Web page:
Friday, August 8, 2008

The Great Chronicle (click banner)
The Mahavamsa
The Mahavamsa, otherwise known as the “Great Chronicle,” is the single most important work of Sri Lankan origin (written in the Pali language). It describes the life and times of the people who forged the island nation, from the coming of Vijaya in 543 BCE to the reign of King Mahasena (334–361) (6th cent. BC to 4th cent. AD). A companion volume, the Culavamsa (“Lesser Chronicle”), covers the period from the 4th cent. to the British takeover in 1815.

The Mahavamsa is comprised of three parts, all written at different times in Sri Lankan history. The combined work, sometimes collectively referred to as the “Mahavamsa” provides an unbroken historical record of over two millennia and is considered the world’s longest continuous history. Buddhist monks of the Mahavihara maintained this Sri Lankan historical record starting from 3rd cent. B.C., somewhat similar to a modern-day diary. These records were combined and compiled into a single document in the 5th cent. CE by the great Buddhst elder Mahanama.

Earlier documents known as the “Dipavamsa” were also handed down and are much simpler with less information than the Mahavamsa, probably compiled relying on a text also used by Mahanama.

Overall, the Great Chronicle has over 200,000 words and about 960 pages. The first part (Chapters 1-37) is the Mahavamsa, the second part (Chapters 38-79) the Culavamsa Part 1, and the third and final part (Chapters 80-101) the Culavamsa Part 2.
The Lankavatara and Mahavamsa
Text by

According to the same Sri Lanka (an ancient map of which is pictured at left, showing the island at the southern tip of India)record, in this land of Theravada practitioners, another Buddhist center named Abhayagiri Monastery (Vihara) was built by King Vattagamini Abhaya (B.C. 29-17), at the site of a Jain temple, in the town of Anuradhapura (XIX).
The Dipavamsa closes its record of the royal lineage of Sri Lanka with the description of how King Mahasena (A.D. 334-361) died under the influence of "the shameless, evil monks" of this Abhayagiri Monastery and had to receive consequences for a lifetime of evil conduct, and it warns readers to avoid such evil people as beings who are like snakes (XXII).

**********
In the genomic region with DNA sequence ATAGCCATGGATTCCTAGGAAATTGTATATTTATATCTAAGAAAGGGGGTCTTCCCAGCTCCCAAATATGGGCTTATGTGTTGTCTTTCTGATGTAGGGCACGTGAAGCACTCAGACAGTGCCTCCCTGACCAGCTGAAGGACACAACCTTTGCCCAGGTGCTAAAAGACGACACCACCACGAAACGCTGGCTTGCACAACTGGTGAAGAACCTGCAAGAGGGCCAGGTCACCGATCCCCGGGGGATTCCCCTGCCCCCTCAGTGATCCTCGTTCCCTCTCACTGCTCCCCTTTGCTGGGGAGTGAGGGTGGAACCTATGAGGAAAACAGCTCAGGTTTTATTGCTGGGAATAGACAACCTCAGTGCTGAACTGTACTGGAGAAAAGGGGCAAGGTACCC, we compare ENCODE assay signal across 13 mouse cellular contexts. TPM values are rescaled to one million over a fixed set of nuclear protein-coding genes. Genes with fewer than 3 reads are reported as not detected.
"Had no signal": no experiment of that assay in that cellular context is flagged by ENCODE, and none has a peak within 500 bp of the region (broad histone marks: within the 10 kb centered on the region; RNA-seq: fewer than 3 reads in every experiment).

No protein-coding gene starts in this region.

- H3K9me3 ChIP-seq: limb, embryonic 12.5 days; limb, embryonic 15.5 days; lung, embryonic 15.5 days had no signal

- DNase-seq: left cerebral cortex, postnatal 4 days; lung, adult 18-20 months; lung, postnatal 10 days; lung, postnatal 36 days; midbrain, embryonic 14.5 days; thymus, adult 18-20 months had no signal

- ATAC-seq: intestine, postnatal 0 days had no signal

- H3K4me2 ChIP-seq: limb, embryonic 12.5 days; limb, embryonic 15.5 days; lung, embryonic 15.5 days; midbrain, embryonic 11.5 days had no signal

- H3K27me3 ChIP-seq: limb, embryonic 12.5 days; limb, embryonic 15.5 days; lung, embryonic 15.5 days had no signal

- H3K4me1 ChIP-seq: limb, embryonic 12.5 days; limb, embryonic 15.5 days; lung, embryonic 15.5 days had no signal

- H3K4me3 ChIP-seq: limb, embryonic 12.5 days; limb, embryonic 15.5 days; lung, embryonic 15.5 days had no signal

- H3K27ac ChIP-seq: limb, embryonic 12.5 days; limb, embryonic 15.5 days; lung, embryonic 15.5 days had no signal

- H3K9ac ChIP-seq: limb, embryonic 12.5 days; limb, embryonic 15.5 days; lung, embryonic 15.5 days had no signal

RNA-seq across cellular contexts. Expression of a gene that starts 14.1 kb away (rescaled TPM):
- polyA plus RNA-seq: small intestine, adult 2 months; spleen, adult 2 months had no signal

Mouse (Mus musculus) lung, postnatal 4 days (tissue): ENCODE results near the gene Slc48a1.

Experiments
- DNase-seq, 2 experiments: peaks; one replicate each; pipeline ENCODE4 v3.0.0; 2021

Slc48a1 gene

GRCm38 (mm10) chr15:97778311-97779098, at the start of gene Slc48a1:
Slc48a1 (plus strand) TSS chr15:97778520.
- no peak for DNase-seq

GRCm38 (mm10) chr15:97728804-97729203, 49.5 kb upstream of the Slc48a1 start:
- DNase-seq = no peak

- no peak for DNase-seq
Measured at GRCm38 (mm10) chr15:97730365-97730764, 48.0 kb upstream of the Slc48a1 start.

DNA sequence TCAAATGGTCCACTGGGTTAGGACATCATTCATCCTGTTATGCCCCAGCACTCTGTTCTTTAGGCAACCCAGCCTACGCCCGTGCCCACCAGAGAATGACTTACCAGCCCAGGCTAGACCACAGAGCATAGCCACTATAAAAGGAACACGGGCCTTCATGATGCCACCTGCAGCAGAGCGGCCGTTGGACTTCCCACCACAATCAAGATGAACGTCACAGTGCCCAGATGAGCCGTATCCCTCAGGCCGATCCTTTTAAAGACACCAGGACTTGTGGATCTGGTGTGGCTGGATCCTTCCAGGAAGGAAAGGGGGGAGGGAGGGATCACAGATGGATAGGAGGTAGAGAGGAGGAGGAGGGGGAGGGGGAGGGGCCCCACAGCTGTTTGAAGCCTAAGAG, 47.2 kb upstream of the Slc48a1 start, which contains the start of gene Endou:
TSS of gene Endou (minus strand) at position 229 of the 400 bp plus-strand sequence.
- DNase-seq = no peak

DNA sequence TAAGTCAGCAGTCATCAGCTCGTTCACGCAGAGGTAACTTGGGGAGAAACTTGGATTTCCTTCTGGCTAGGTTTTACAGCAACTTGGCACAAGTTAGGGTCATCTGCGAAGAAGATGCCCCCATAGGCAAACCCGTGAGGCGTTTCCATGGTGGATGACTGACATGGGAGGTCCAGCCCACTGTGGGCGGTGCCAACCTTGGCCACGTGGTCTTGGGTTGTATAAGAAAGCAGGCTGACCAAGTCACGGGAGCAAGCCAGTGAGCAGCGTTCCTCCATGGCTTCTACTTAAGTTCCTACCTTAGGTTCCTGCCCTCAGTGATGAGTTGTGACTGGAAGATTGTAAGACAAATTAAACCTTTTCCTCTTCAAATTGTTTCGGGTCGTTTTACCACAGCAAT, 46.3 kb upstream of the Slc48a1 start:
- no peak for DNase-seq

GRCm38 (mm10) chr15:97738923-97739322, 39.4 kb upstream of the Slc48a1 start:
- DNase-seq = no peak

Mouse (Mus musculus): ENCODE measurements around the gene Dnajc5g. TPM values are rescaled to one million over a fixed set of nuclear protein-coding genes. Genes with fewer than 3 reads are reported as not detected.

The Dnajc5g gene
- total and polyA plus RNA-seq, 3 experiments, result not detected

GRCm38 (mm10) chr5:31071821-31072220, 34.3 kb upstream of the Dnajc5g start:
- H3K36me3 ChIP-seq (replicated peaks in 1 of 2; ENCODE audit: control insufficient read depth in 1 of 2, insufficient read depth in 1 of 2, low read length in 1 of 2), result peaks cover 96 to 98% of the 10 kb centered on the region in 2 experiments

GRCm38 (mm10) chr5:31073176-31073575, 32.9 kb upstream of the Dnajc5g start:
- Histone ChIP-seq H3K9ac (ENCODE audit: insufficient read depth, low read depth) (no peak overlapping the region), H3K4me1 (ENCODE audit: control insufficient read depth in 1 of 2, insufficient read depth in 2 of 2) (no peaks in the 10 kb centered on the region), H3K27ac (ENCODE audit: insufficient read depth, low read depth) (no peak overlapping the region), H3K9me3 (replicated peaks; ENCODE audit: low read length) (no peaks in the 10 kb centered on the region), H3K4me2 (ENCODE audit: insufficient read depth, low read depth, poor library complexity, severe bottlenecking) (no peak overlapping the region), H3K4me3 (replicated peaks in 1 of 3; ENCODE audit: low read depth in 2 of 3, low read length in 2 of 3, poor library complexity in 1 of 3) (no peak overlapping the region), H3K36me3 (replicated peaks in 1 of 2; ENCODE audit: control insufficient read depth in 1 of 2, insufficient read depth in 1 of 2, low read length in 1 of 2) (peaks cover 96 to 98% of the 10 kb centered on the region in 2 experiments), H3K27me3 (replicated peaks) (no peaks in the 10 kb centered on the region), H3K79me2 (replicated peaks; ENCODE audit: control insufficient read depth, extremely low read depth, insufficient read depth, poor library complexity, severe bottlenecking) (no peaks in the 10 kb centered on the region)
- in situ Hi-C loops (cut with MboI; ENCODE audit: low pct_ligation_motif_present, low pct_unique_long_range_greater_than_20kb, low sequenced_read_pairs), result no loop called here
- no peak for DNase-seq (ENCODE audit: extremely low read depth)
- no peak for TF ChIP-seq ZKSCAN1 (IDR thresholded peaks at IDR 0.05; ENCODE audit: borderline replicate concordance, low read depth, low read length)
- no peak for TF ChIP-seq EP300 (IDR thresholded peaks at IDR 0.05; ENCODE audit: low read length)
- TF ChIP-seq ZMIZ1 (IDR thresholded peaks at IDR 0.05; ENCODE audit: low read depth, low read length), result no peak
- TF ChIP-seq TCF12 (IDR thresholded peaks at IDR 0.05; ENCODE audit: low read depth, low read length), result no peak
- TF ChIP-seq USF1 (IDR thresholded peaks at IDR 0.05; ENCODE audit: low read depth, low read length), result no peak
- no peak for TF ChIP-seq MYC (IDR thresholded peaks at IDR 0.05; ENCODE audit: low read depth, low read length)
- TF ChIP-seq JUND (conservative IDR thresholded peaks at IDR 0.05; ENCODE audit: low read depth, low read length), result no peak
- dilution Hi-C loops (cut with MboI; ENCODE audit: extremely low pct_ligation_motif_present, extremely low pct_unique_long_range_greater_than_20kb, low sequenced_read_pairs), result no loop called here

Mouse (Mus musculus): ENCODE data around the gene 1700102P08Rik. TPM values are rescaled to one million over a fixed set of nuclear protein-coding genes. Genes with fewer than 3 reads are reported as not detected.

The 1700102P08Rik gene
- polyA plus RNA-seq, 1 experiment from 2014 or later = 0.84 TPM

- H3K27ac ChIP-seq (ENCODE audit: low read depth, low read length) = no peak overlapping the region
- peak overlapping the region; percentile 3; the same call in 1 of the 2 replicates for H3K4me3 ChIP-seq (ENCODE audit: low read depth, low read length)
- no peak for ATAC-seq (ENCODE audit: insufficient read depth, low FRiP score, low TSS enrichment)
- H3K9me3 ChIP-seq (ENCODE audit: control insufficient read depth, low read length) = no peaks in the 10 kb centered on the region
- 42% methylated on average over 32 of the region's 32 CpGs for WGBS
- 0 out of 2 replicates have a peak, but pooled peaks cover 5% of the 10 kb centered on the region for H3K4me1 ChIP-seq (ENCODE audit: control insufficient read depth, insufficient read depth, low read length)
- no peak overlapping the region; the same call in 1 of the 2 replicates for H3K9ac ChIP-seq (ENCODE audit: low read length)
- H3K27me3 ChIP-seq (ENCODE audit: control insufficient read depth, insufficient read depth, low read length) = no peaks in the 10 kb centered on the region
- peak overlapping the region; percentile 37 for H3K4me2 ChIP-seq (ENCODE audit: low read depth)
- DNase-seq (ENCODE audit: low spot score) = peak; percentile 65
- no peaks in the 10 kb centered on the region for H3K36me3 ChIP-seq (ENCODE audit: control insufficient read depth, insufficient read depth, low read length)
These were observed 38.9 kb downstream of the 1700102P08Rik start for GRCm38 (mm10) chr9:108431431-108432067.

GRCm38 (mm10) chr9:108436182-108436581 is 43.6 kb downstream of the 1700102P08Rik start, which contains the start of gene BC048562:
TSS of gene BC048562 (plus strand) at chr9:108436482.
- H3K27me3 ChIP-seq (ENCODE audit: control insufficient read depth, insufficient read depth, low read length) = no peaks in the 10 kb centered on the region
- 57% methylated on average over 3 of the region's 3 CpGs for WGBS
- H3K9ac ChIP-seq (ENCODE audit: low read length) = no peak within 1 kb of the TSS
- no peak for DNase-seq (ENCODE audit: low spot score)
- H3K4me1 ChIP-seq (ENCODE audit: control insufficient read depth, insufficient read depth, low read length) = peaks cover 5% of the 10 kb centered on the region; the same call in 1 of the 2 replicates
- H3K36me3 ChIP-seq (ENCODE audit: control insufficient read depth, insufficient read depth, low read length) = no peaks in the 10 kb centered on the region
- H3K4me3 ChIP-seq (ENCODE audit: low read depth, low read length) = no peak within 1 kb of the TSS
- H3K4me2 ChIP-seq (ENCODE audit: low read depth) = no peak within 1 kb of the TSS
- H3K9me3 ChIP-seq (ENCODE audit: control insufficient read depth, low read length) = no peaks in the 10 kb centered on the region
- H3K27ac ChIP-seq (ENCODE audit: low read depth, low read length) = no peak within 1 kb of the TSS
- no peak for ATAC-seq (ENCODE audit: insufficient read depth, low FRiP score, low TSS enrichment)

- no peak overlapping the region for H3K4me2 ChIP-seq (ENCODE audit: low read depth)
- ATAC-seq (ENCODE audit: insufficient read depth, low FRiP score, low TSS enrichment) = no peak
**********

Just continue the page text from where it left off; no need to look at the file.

The Dipavamsa is considered to have been compiled between A.D. 361, the year King Mahasena died, and 429, the year Buddhaghosa [the most famous commentator who compiled perhaps the most famous meditation instruction manual, The Path of Purification], who had come from India to live near the Mahavihara [the "Great Monastery," pictured at left] in Anuradhapura, began writing a commentary on the disciplinary rules (Samanta-pasadika).

The other history book on Sri Lanka, the Mahavamsa, is said to have been compiled around the middle or end of the 5th cent. with the purpose of refining and supplementing the Dipavamsa.

According to this newer record, Mahayana studies and practice at Abhayagiri Monastery were conducted in a critical manner against the Theravada way of thinking represented by the practitioners at the Mahavihara. The latter hated the former so much that they tried removing the Mahayanists by means of political power. In the Mahavamsa "Mahayana" was called "Vetulyavada" (Vaipulya or Vitanda):

(1) King Voharikatissa (A.D. 269-291): "Suppressing the Vetulya-doctrine, and keeping heretics in check by his minister Kapila, he made the true doctrine to shine forth in glory" (XXXVI. 41).

(2) King Gothabhaya (Meghavannabhaya, A.D. 309-322): "He seized bhikkhus dwelling in Abhayagiri Monastery, 60 in number, who had turned to the Vetulya-doctrine [Mahayana Buddhism] and were like a thorn in the doctrine of the Buddha, and when he had excommunicated them, he banished them to the further coast" (XXXVI. 111,112).

In A.D. 410-411, Faxian, a Chinese monk, who had left China in 399 to seek Vinaya texts [books explaining the disciplinary rules and their origins], and who had made long travels by land, stayed in Sri Lanka for two years. He then returned by sea with Buddhist texts on board a ship, and back home wrote down a detailed record of the travels for himself (Taisho Tripitaka Vol. 51, No. 2085). According to this record, five thousand monks in Anuradhapura were abiding in the Abhayagiri Monastery, and for ninety days annually the Buddha's teeth were carried from the Temple of the Tooth to the Abhayagiri Monastery to receive people's offerings. In the Mahavihara Temple Complex three-thousand monks were abiding.

The English translator ( surmises that the Lankavatara Sutra was compiled at Abhayagiri Monastery some time between A.D. 411 (when Faxian left Lanka for home) and 435 (when Gunabhadra reached China, possibly bringing the Sanskrit text from Sri Lanka).... Read more
Sources: (Theravada), (photos),

1 comment:

zen said...

The record shows that Jain Dharm was already flourishing at Anuradhapuram,SRILANKA.Abhayagiri monestry is originally a jain temple.Poor Jains are unaware of this facts.